Although the value of prostate-specific antigen (PSA) velocity or doubling time has never been seriously questioned for aiding the clinical management of recurrent or advanced cancer, there has historically been considerable uncertainty about PSA kinetics for decisions about biopsy and initial treatment. Recent studies, including analyses of cohorts from all the major randomized trials of localized prostate cancer, have failed to find any evidence that PSA velocity and application of PSA cutpoints are of benefit in this setting. Given current data on PSA velocity and doubling time, we propose the following "take home" messages for the practicing urologist:
(1) High PSA velocity is not an indication for biopsy;
(2) for men with a low total PSA but a high PSA velocity, consideration should be given to having PSA taken at a shorter interval;
(3) men with an indication for biopsy should be biopsied irrespective of PSA velocity;
(4) changes in PSA after negative biopsy findings do not determine the need for repeat biopsy;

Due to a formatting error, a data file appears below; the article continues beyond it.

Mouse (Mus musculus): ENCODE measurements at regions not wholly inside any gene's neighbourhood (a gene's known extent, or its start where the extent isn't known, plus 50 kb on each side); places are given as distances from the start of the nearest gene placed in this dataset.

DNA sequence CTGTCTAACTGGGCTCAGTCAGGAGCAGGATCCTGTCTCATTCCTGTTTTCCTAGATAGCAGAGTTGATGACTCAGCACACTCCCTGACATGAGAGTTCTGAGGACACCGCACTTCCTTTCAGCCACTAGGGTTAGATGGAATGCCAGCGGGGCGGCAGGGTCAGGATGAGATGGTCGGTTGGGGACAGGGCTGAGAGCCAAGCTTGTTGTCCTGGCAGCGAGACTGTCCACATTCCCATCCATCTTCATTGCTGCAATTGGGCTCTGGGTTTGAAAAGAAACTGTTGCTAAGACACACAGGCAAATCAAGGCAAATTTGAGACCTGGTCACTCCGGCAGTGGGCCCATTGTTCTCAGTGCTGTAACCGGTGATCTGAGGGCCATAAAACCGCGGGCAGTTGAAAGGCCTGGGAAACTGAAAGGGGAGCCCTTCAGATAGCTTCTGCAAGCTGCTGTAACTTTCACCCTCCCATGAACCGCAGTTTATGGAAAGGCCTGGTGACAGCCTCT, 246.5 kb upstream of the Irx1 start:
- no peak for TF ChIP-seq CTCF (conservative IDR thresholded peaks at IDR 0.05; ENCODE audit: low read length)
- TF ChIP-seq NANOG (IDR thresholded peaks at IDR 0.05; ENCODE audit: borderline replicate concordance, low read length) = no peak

(5) monitoring PSA over time can aid judgment in decisions about biopsy, as informed by the clinical context;
(6) PSA velocity is uninformative of risk at diagnosis;
(7) high PSA velocity is not an indication for treatment in men on active surveillance;
(8) PSA velocity at the time of recurrence should be entered into prediction models (or "nomograms") to aid patient counseling;
(9) PSA changes after treatment for advanced disease can help indicate therapeutic response.
AJ Vickers, IM Thompson, E Klein, PR Carroll, PT Scardino.
A Commentary on PSA Velocity and Doubling Time for Clinical Decisions in Prostate Cancer.
Urology 2014 Mar 01;83(3)592-598,